Dentist Tamer Çakar defines both menopause and tooth loss as a mental condition that affects women.
Bone resorption, which is the basis of menopause-dental contact, which is not known to more than one person and is always on the radar of dentists. Dentist Tamer Çakar says, “Especially in individuals with tooth loss, if a new tooth is to be made or a surgical application such as an implant is necessary, in short, if it is a bone-related condition, it is necessary to establish a strong connection with menopause.”
Dentist Tamer Çakar underlines that the distinction between the lower jawbone and the upper jawbone should not be overlooked:
“The upper jaw melts very quickly, it is called the sponge bone. The lower jaw is cortical bone, solid like marble. On the other hand, the menopausal patient has nothing to fear. Upper jaw treatments are usually performed by adding human-derived bone. With a procedure called directed tissue regeneration, you can direct the cells by giving them commands. The implant, which is placed, slows down the melting thanks to the new structure it creates in the tooth. Our biggest helper here is the body’s immune system. Especially thanks to the developing technology, the rate of harmony between the bone added later and the person’s own bone is close to 100 percent unless there is another systemic disease”.
Menopausal dental disease: Gum recession
Gingivitis, which is called ‘periodontist’ in the medical literature and nevazil in the public, is considered in the middle of the dental diseases of the menopause period. Dentist Tamer Çakar explains the situation in the following form: “Actually, the gingiva does not become inflamed out of nowhere. Since the bone melts, the gingiva begins to recede. Because there is no support under it anymore.”
The most classic situation in the menopause period, the food that goes into the middle of the teeth after the gum is pulled and not cleaned properly, accelerates the bone resorption process of gingivitis, infection and tartar issues up to three times. This inevitably leads to tooth loss.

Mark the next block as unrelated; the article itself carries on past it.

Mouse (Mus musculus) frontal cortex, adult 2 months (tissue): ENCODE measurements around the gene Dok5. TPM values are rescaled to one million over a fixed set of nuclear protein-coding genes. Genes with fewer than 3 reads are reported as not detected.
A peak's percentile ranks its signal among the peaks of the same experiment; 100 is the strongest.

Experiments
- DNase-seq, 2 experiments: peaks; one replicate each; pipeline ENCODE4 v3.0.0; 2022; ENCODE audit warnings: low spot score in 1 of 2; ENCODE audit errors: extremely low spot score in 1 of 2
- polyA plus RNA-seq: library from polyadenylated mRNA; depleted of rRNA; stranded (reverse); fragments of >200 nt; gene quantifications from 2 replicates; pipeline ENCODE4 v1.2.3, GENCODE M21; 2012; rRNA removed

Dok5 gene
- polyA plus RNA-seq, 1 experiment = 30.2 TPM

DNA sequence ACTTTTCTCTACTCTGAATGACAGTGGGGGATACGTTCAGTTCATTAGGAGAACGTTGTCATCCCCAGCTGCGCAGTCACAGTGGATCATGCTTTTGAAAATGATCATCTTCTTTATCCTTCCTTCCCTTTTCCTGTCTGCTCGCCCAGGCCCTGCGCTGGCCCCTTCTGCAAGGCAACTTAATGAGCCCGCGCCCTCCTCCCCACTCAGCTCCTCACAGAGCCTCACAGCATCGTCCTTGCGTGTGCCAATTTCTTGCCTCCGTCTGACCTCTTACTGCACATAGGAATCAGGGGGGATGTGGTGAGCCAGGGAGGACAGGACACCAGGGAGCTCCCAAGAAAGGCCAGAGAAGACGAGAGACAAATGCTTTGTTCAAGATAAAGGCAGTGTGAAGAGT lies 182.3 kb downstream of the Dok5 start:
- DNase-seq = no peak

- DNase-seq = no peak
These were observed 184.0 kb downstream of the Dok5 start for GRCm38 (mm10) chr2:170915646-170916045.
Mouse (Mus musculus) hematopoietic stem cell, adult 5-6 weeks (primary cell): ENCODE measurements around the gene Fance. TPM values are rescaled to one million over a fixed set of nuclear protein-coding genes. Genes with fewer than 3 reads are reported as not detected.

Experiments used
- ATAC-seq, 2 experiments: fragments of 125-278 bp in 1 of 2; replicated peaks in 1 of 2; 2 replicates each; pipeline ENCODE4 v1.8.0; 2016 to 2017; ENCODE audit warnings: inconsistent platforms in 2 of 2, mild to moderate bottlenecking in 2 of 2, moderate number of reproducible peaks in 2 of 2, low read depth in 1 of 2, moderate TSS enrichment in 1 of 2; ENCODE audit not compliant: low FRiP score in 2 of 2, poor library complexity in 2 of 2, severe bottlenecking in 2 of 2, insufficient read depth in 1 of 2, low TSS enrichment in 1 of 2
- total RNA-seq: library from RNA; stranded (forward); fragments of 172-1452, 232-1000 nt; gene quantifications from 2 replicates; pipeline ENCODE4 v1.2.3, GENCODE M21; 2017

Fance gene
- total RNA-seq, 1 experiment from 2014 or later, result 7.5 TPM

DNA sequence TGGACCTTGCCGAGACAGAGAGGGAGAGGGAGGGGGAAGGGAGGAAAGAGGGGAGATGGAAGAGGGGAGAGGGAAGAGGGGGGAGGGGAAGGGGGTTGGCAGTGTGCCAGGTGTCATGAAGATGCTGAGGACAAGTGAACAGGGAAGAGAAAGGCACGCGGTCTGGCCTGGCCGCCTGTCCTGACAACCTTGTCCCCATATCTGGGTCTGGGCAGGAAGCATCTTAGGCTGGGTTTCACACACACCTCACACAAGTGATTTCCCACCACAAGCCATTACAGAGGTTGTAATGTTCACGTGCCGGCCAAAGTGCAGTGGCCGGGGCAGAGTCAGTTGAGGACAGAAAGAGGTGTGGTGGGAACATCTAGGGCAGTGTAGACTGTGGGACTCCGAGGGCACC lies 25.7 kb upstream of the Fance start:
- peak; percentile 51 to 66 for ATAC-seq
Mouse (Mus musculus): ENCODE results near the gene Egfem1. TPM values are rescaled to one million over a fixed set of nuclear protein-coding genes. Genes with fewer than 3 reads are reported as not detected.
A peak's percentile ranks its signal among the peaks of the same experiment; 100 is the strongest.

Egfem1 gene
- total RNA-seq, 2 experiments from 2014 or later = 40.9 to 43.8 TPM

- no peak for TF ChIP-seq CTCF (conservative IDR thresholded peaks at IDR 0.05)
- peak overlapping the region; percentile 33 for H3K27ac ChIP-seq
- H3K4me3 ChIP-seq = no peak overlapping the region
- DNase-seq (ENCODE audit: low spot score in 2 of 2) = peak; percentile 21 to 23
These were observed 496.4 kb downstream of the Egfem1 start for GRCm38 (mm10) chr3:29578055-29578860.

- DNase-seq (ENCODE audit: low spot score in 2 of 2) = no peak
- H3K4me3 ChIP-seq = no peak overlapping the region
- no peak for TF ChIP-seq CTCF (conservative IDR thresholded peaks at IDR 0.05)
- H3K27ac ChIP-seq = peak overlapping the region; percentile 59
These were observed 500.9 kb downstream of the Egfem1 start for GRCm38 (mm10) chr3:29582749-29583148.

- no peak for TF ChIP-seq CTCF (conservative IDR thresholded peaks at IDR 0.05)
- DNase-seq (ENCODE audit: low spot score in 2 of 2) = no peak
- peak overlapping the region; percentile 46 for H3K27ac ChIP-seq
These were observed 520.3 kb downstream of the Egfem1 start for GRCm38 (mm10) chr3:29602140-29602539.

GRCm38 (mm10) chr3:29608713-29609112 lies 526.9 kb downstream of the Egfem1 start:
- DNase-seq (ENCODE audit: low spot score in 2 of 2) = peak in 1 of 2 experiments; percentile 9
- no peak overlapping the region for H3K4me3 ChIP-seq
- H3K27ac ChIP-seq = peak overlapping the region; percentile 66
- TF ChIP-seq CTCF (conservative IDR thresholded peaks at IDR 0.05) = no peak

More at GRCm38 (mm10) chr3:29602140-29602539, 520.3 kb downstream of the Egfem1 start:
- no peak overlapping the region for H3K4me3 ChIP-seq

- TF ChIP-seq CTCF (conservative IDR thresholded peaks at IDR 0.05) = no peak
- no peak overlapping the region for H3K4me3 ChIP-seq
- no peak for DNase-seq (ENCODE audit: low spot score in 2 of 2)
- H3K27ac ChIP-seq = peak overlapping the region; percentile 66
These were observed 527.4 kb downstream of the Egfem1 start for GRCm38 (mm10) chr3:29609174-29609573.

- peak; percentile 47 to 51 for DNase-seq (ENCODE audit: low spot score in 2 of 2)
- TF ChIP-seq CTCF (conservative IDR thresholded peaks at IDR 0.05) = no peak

Çakar underlines that before starting the dental treatment of menopausal patients, it is necessary to contact their physician: “Both menopause and tooth loss are mental conditions that affect the future of the patient. Both are parameters that we want in the body and that increase the self-confidence of the person. Here, our duty is to restore the patient’s self-confidence by treating his teeth, although we do not have any sanction against menopause.
Stating that menopause has many variable parameters, Tamer Çakar said, “As we encountered with a patient who went through menopause at the age of 30 and had experienced a lot of bone loss, we can also see people who have gone through menopause in the usual way and do not have osteoporosis. Therefore, what matters here is not the degree of melting of the bone, but the quality of the bone,” he says. In other words, the number of cells in a healthy person’s bone is different from the number of bone cells in a menopausal woman. This is what determines the quality of the bone. Before the treatment, after the ‘bone density test’, which reveals the regeneration or repair power of the bones, the treatment is decided.